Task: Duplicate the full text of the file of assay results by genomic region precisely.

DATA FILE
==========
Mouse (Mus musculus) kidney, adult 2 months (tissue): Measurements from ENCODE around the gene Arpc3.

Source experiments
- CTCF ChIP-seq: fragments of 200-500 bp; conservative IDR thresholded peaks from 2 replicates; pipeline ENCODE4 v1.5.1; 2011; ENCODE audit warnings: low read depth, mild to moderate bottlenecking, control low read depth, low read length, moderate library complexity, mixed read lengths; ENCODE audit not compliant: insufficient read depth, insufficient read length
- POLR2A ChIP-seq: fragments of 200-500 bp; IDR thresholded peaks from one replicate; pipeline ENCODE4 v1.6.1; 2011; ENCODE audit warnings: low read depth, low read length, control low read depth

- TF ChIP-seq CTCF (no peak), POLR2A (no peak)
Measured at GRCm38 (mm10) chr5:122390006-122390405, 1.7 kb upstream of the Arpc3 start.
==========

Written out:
Mouse (Mus musculus) kidney, adult 2 months (tissue): Measurements from ENCODE around the gene Arpc3.

Source experiments
- CTCF ChIP-seq: fragments of 200-500 bp; conservative IDR thresholded peaks from 2 replicates; pipeline ENCODE4 v1.5.1; 2011; ENCODE audit warnings: low read depth, mild to moderate bottlenecking, control low read depth, low read length, moderate library complexity, mixed read lengths; ENCODE audit not compliant: insufficient read depth, insufficient read length
- POLR2A ChIP-seq: fragments of 200-500 bp; IDR thresholded peaks from one replicate; pipeline ENCODE4 v1.6.1; 2011; ENCODE audit warnings: low read depth, low read length, control low read depth

- TF ChIP-seq CTCF (no peak), POLR2A (no peak)
Measured at GRCm38 (mm10) chr5:122390006-122390405, 1.7 kb upstream of the Arpc3 start.